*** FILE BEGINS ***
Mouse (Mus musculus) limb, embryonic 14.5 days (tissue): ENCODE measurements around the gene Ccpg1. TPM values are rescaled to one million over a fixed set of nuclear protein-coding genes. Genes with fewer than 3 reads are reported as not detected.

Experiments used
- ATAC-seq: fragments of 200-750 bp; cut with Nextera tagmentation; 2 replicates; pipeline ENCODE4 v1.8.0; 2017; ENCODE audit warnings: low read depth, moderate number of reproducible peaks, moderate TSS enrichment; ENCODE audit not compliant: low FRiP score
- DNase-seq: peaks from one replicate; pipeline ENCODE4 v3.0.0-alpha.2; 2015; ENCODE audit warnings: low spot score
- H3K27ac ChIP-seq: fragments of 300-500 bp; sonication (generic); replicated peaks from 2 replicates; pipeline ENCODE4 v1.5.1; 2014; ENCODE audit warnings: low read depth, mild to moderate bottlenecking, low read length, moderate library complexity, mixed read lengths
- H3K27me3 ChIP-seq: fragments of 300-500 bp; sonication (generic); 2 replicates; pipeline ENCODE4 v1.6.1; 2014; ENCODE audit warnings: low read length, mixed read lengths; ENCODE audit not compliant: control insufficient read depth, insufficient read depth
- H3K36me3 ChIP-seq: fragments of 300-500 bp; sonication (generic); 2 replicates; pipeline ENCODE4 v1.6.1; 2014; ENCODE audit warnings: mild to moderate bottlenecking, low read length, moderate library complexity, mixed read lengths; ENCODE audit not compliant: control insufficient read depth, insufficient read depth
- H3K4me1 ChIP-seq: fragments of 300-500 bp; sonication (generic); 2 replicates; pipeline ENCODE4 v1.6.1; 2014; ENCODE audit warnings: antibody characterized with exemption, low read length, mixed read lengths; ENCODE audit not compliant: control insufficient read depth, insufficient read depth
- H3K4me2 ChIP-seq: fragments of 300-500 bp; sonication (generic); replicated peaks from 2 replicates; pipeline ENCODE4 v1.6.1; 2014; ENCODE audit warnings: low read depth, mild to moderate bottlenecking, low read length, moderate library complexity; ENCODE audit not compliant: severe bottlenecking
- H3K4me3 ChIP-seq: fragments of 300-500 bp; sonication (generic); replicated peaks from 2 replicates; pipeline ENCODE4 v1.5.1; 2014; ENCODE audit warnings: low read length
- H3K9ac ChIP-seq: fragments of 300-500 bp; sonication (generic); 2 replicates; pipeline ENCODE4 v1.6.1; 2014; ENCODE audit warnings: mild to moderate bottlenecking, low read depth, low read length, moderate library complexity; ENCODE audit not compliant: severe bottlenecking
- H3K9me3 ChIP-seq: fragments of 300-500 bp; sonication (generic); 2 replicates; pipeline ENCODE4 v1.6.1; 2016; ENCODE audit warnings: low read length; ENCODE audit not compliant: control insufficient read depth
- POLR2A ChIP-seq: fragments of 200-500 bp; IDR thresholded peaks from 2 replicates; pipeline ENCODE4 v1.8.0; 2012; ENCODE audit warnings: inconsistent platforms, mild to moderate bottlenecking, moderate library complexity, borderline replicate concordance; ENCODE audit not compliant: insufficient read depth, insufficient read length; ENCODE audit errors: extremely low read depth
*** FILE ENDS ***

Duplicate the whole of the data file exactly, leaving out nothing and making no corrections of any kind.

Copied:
Mouse (Mus musculus) limb, embryonic 14.5 days (tissue): ENCODE measurements around the gene Ccpg1. TPM values are rescaled to one million over a fixed set of nuclear protein-coding genes. Genes with fewer than 3 reads are reported as not detected.

Experiments used
- ATAC-seq: fragments of 200-750 bp; cut with Nextera tagmentation; 2 replicates; pipeline ENCODE4 v1.8.0; 2017; ENCODE audit warnings: low read depth, moderate number of reproducible peaks, moderate TSS enrichment; ENCODE audit not compliant: low FRiP score
- DNase-seq: peaks from one replicate; pipeline ENCODE4 v3.0.0-alpha.2; 2015; ENCODE audit warnings: low spot score
- H3K27ac ChIP-seq: fragments of 300-500 bp; sonication (generic); replicated peaks from 2 replicates; pipeline ENCODE4 v1.5.1; 2014; ENCODE audit warnings: low read depth, mild to moderate bottlenecking, low read length, moderate library complexity, mixed read lengths
- H3K27me3 ChIP-seq: fragments of 300-500 bp; sonication (generic); 2 replicates; pipeline ENCODE4 v1.6.1; 2014; ENCODE audit warnings: low read length, mixed read lengths; ENCODE audit not compliant: control insufficient read depth, insufficient read depth
- H3K36me3 ChIP-seq: fragments of 300-500 bp; sonication (generic); 2 replicates; pipeline ENCODE4 v1.6.1; 2014; ENCODE audit warnings: mild to moderate bottlenecking, low read length, moderate library complexity, mixed read lengths; ENCODE audit not compliant: control insufficient read depth, insufficient read depth
- H3K4me1 ChIP-seq: fragments of 300-500 bp; sonication (generic); 2 replicates; pipeline ENCODE4 v1.6.1; 2014; ENCODE audit warnings: antibody characterized with exemption, low read length, mixed read lengths; ENCODE audit not compliant: control insufficient read depth, insufficient read depth
- H3K4me2 ChIP-seq: fragments of 300-500 bp; sonication (generic); replicated peaks from 2 replicates; pipeline ENCODE4 v1.6.1; 2014; ENCODE audit warnings: low read depth, mild to moderate bottlenecking, low read length, moderate library complexity; ENCODE audit not compliant: severe bottlenecking
- H3K4me3 ChIP-seq: fragments of 300-500 bp; sonication (generic); replicated peaks from 2 replicates; pipeline ENCODE4 v1.5.1; 2014; ENCODE audit warnings: low read length
- H3K9ac ChIP-seq: fragments of 300-500 bp; sonication (generic); 2 replicates; pipeline ENCODE4 v1.6.1; 2014; ENCODE audit warnings: mild to moderate bottlenecking, low read depth, low read length, moderate library complexity; ENCODE audit not compliant: severe bottlenecking
- H3K9me3 ChIP-seq: fragments of 300-500 bp; sonication (generic); 2 replicates; pipeline ENCODE4 v1.6.1; 2016; ENCODE audit warnings: low read length; ENCODE audit not compliant: control insufficient read depth
- POLR2A ChIP-seq: fragments of 200-500 bp; IDR thresholded peaks from 2 replicates; pipeline ENCODE4 v1.8.0; 2012; ENCODE audit warnings: inconsistent platforms, mild to moderate bottlenecking, moderate library complexity, borderline replicate concordance; ENCODE audit not compliant: insufficient read depth, insufficient read length; ENCODE audit errors: extremely low read depth